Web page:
12 Dec 2016
The fortunes of Volvo Cars over its 90-year history are closely tied to the fortunes of the world economy; as the winds of global markets shift, so too does the ownership of the firm it would seem. In almost a century of operation, it has been in the hands of European, then American, and now Chinese owners. Over the same time, Europe was eclipsed by the US as the centre of the business world and economic might, while today China appears to be posing the same challenge to both the New and Old Worlds. Yet throughout all this change, Volvo Cars has stuck true to its original mission to provide safe, reliable automobiles.
Volvo Cars’ history stretches back to its former parent company’s founding in 1927, in Sweden’s second city, Gothenburg. Volvo Cars was, at one time, part of what is now the Volvo Group. With Assar Gabrielsson as Managing Director and Gustaf Larson as Technical Manager, the firm set out to establish a reputation for building reliable and safe cars. Mass-produced cars were making waves in Europe, leading to the novelty factor around the invention to fade, replaced by increasing concerns about safety. “Cars are driven by people”, Gabrielsson and Larson noted in 1927. “The guiding principal behind everything we make at Volvo, therefore, is safety.” This approach to safety has been a key feature of Volvo’s cars ever since.
For much of the rest of the 20th century, Volvo was on an upward trajectory. Out rolled new models, in came new funding, profits and investment. Volvo became a staple of the international car industry, with its name commanding respect throughout the world of automobile manufacturing. In particular, its safety standards were recognised as world-leading, “standout features of the company”, according to Autocar. The firm pioneered the use of “crumple zones, rear-facing child seats, collapsible steering columns, side collision protection, and the three-way catalytic converter”, the magazine added.
As the 20th century came to an end, Volvo sold off its luxury car division (under the name Volvo Cars) to US car giant Ford. However, under Ford, things did not go as planned; in American hands, Volvo Cars seemed to be stagnating. This was, according to some, a result of neglect from its parent company; its potential was not being realised. Indeed, the firm’s current CEO has noted this relative stagnation. Speaking to Car magazine, Håkan Samuelsson, who has served as CEO of the firm since 2012, noted: “The brand had certainly not been strengthened by the Ford years. Volvo had been in resting mode.”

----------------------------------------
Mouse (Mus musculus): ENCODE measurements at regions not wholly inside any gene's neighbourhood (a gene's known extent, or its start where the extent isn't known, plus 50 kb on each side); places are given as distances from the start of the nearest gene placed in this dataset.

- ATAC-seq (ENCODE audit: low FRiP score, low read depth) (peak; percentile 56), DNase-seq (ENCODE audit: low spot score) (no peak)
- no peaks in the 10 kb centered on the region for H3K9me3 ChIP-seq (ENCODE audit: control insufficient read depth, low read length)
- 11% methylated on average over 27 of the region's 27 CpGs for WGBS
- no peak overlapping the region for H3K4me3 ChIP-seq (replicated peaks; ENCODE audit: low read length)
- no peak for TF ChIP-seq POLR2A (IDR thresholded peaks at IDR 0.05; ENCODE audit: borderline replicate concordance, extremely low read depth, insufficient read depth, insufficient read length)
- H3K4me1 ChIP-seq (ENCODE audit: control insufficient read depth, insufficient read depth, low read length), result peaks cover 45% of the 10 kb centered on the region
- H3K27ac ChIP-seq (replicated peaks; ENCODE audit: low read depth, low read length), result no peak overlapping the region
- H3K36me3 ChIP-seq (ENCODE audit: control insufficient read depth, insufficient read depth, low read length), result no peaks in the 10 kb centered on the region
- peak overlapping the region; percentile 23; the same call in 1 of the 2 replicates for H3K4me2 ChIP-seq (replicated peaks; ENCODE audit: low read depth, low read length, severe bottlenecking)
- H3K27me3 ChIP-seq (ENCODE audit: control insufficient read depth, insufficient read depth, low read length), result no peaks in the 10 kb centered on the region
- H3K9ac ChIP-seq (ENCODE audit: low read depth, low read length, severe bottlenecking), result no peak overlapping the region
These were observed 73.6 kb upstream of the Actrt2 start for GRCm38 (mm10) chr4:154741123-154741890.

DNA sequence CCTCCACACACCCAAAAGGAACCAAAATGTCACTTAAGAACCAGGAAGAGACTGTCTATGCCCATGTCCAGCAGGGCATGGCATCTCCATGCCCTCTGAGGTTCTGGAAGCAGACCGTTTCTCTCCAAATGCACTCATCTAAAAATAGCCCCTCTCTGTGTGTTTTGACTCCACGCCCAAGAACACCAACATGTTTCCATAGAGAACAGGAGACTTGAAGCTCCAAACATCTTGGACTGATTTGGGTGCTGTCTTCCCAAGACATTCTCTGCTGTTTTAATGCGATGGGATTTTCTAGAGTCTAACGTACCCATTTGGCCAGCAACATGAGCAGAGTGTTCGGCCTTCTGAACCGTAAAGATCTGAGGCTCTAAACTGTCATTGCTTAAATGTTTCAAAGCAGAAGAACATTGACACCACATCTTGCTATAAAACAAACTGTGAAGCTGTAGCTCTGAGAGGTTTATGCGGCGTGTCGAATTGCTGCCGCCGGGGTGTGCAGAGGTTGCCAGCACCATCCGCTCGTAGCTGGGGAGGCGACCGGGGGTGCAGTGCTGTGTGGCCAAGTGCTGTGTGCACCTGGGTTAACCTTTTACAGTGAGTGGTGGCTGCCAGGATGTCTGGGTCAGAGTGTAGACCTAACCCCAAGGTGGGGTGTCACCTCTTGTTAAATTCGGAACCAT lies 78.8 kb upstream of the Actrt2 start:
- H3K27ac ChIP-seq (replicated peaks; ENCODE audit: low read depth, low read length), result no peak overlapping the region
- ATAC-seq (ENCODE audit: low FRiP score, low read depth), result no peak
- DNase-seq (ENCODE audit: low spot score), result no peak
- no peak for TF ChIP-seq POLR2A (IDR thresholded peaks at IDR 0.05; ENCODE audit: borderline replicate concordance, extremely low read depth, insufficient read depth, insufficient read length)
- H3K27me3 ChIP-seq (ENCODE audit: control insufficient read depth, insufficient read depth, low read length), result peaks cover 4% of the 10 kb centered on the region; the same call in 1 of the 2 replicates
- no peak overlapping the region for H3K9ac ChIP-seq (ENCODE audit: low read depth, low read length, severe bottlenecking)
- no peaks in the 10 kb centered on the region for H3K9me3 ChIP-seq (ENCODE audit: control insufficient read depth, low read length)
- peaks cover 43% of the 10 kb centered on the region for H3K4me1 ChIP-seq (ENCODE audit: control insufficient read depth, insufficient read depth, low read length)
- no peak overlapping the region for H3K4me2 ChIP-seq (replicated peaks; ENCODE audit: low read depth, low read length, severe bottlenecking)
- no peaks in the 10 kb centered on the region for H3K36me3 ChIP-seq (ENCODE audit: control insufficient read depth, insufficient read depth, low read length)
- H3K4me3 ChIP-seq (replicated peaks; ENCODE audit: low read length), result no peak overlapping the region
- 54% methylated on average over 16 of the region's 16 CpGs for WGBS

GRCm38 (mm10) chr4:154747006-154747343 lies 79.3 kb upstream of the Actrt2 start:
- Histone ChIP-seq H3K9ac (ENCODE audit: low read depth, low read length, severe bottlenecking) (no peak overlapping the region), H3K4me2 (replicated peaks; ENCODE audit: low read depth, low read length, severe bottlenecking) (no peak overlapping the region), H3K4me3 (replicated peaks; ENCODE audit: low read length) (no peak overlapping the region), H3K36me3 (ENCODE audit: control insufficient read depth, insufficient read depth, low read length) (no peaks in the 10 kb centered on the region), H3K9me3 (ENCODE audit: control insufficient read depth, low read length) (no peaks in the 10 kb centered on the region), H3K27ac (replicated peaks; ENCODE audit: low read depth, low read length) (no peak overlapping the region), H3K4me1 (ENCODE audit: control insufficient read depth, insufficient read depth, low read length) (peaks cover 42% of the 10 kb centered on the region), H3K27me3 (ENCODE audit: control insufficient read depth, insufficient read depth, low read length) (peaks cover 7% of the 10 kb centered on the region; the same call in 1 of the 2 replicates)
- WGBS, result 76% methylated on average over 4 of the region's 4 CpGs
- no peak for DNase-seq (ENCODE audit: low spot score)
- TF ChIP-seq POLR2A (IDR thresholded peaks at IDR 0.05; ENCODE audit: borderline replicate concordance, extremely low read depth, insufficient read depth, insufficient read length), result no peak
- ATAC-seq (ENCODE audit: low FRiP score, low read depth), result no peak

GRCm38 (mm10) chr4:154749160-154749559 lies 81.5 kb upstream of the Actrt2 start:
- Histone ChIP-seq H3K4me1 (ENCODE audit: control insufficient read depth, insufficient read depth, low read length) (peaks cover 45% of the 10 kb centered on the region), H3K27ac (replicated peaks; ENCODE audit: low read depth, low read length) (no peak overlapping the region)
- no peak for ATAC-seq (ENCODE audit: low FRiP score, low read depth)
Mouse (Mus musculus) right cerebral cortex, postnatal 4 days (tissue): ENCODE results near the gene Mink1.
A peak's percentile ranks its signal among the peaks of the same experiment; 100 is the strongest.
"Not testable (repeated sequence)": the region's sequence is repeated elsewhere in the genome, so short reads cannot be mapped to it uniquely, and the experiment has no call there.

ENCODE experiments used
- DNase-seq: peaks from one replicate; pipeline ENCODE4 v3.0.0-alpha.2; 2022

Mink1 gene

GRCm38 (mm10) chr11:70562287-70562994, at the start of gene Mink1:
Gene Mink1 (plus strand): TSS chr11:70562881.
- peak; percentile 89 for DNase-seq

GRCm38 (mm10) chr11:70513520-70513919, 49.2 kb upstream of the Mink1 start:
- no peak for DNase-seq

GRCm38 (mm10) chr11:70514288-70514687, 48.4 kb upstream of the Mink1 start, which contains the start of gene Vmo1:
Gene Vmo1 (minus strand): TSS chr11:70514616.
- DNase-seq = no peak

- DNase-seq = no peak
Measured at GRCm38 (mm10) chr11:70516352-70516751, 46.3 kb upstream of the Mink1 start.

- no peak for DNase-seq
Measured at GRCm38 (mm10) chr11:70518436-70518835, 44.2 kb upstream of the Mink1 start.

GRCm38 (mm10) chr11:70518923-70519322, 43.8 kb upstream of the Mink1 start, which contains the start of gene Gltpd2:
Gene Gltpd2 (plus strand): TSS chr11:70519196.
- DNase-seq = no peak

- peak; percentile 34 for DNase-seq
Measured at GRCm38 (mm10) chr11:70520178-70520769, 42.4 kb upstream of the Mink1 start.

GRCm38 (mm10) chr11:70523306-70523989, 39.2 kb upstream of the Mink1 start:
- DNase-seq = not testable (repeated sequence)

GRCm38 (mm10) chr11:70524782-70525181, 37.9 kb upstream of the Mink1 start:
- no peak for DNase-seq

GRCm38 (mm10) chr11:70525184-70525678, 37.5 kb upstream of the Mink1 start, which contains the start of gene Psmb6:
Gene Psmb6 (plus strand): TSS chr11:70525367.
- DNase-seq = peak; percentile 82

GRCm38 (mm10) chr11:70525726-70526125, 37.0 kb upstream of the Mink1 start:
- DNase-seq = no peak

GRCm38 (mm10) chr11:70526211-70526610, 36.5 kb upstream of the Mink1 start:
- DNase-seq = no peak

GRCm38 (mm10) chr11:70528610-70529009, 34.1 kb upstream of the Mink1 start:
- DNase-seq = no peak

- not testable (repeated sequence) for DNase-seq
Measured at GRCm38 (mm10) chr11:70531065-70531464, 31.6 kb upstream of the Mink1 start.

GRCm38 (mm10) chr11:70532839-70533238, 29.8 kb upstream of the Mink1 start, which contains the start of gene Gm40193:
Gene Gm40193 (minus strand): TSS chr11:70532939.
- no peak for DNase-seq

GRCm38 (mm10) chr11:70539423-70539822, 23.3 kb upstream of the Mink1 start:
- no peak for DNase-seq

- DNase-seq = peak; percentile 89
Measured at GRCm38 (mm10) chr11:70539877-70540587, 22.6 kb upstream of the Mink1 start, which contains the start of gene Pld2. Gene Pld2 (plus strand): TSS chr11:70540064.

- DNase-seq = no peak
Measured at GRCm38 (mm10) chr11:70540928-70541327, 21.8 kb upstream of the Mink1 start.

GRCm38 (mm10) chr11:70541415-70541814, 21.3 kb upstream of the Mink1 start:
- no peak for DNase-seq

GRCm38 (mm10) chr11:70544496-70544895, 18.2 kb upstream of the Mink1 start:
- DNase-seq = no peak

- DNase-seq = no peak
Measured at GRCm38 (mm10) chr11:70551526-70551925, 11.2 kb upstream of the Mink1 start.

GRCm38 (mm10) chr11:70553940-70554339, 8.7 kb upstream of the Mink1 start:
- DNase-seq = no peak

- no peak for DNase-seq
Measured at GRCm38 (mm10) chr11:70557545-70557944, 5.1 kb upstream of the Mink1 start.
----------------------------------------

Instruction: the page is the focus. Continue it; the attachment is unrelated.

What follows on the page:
Ford itself was struggling with its own poor profits, as part of the general decline of the US car industry. While US manufacturing of cars had been in steadily decline since the 1970s due to automation and foreign competition from Germany and Asia, the 2000s dealt a new, unforeseen blow. In that decade, the price of petrol skyrocketed. Propelled by increased demand from China and other emerging markets, alongside with supply chokes in the Middle East, the price of oil rose beyond all expectations. And with this came painful price rises at the pumps for US consumers. The result was that US car manufacturers, whose designs are mockingly labelled ‘gas guzzlers’ for the amount of petrol they burn through, became an unattractive prospect for consumers. Ford took a deep hit to its sales and profits. This was further exacerbated by the 2008 financial crisis. By the end of the 2000s, 10 years after acquiring Volvo Cars, Ford was looking to sell.
While US car manufacturing was taking a beating, the same decade went extremely well for rivals on the other side of the world. Founded in 1986, the Chinese firm Zhejiang Geely Holding Group started as a refrigerator manufacturer. In the 90s, it started to produce motorcycles, until, following government approval, it pivoted to car production. Taking its first steps into the international car production market in 2005, the firm had a stand at both the 2005 Frankfurt Motor Show the 2006 Detroit Auto Show. During this foray into the western car market, the ambitious young manufacturer spotted an opportunity. In 2008, it approached Ford offering to purchase Volvo Cars. By 2010, the sale was complete.